Fawn: Food Plot – Living With Wildlife

Fawn: Food Plot – Living With Wildlife

Fawn in the Food Plot

Good morning! It’s a beautiful, cool morning here on the homestead. It feels more like September than July this week. It was 48° when I looked out at 4:45 am. Here’s an awwwww to start you’re day. This little buck fawn runs like a thoroughbred through the then-tall grass (Steve mowed since this was taken) while his mom grazes. Do you know how I know it’s a buck? Can you tell?

We think this fawn is one of three. There’s a picture on different camera that shows a doe with twins. This little one seems to be a singleton. With shorter grass now the fawns will show up better in photos. We’ll be moving three cameras this weekend when we set up for bear hunting. Never enough cameras.

fawn, whitetail fawn, food plot, white-tail

fawn, buck fawn, whitetail fawn, food plot

fawn, food plot, Maine

6 thoughts on “Fawn: Food Plot – Living With Wildlife

  1. Beautiful little deer! How do you tell if it’s a buck? I’m curious, we have a doe with 2 fawns that visits us this year.

    1. If you look between his ear and eye, a little to the right of center, there’s a dark spot called pedicle. It’s the place an antler will grow. It’s not 100% accurate. We have a doe I pegged as a button buck.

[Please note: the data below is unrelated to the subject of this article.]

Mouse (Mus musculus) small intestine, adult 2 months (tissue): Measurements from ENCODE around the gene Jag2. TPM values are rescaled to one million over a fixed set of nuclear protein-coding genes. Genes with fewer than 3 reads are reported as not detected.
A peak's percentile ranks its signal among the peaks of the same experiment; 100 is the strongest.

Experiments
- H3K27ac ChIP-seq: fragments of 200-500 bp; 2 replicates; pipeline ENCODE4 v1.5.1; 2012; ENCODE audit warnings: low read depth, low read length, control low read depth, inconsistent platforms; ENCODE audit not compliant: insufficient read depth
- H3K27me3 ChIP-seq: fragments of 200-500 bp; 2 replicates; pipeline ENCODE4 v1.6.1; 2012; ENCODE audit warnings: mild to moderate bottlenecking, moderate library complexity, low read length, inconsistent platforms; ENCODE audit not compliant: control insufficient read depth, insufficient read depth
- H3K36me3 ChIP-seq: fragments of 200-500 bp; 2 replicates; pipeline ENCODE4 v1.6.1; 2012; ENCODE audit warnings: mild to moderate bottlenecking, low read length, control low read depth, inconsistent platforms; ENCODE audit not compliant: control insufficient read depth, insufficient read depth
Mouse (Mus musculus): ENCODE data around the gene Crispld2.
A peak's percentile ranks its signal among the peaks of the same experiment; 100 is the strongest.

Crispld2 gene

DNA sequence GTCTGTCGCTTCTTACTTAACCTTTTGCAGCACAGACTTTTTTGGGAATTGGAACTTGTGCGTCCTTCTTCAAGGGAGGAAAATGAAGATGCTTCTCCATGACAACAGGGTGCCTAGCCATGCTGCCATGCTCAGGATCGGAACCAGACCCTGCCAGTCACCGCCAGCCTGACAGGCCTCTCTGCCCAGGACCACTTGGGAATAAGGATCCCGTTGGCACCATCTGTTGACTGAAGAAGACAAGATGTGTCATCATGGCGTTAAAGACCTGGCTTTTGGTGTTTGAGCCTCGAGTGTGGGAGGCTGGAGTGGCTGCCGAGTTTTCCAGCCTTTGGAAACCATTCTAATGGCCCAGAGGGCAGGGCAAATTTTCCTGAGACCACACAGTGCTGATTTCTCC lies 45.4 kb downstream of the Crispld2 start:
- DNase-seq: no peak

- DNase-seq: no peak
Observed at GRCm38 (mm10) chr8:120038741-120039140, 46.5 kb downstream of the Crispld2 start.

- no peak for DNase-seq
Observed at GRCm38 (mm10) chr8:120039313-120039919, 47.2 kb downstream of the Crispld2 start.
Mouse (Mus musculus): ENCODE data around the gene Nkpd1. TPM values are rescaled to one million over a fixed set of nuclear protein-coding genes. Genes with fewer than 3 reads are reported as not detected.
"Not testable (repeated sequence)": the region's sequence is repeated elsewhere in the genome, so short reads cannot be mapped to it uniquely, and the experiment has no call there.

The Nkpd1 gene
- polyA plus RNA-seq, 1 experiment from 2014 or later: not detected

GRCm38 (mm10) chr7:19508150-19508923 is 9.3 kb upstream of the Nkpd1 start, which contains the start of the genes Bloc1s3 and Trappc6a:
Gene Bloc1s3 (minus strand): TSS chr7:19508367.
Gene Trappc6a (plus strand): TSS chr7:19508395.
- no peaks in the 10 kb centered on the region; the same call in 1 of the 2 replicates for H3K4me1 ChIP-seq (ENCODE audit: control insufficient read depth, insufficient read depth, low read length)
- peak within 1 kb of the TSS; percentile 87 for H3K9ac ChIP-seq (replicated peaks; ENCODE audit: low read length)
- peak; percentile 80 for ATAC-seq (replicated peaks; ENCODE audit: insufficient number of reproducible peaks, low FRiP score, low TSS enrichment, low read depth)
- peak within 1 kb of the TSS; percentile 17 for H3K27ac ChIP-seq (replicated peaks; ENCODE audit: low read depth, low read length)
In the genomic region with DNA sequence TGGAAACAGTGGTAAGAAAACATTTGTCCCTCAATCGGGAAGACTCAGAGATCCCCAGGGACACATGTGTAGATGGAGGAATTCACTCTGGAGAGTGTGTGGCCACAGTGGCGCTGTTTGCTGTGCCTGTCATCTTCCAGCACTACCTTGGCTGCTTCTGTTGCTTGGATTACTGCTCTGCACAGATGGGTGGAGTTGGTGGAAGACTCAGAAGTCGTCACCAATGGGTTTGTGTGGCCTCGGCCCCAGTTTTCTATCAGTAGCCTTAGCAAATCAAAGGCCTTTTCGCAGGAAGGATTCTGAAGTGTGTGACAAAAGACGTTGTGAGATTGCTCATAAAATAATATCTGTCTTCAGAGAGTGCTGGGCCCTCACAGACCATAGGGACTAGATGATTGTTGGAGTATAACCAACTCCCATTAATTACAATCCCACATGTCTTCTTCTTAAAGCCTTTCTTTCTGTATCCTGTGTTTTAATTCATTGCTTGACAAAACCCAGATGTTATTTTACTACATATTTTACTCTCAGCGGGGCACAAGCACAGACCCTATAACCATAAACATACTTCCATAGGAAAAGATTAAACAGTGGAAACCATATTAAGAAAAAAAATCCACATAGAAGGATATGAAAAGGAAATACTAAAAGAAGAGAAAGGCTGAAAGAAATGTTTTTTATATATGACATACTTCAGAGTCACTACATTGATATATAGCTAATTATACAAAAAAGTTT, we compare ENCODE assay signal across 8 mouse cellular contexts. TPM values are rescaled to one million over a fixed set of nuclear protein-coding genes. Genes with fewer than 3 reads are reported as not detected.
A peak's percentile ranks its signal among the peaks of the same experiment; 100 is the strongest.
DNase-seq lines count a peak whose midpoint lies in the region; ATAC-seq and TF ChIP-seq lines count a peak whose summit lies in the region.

2. I’ve been told bear tastes like pork – what would you compare it to I wonder?
    Also, how does it cook up? By that I mean, is it best served rare or well and what is your favourite way to cook it?

    I’ve only eaten wild elk, moose, deer, rabbit, partridge, and fish. But I’m hoping…

    1. I don’t think it’s at all like pork. I compare it to 100% grass fed beef. The texture, taste and color are similar. It’s important to clean all of the fat off the meat because it can spoil quickly, and it lends an unfavorable flavor to the meat.

      For safety sake, bear should always be cooked well done for the same reason as pork, trichinosis. Freezing won’t kill it so better safe than sorry. That said, I don’t always.

      I’ve eat farmed elk that was 100% naturally fed but never wild. I’m hoping! That hunt is on my bucket list. We’re considering a farmed harvest here in Maine. If we’re going to buy meat we’d just as soon go harvest it ourselves and have the experience.

    1. I’ve not heard that before. I wonder if that’s a good determiner. It’s the pedicle between his eye and ear, the spot where the antler will grow.

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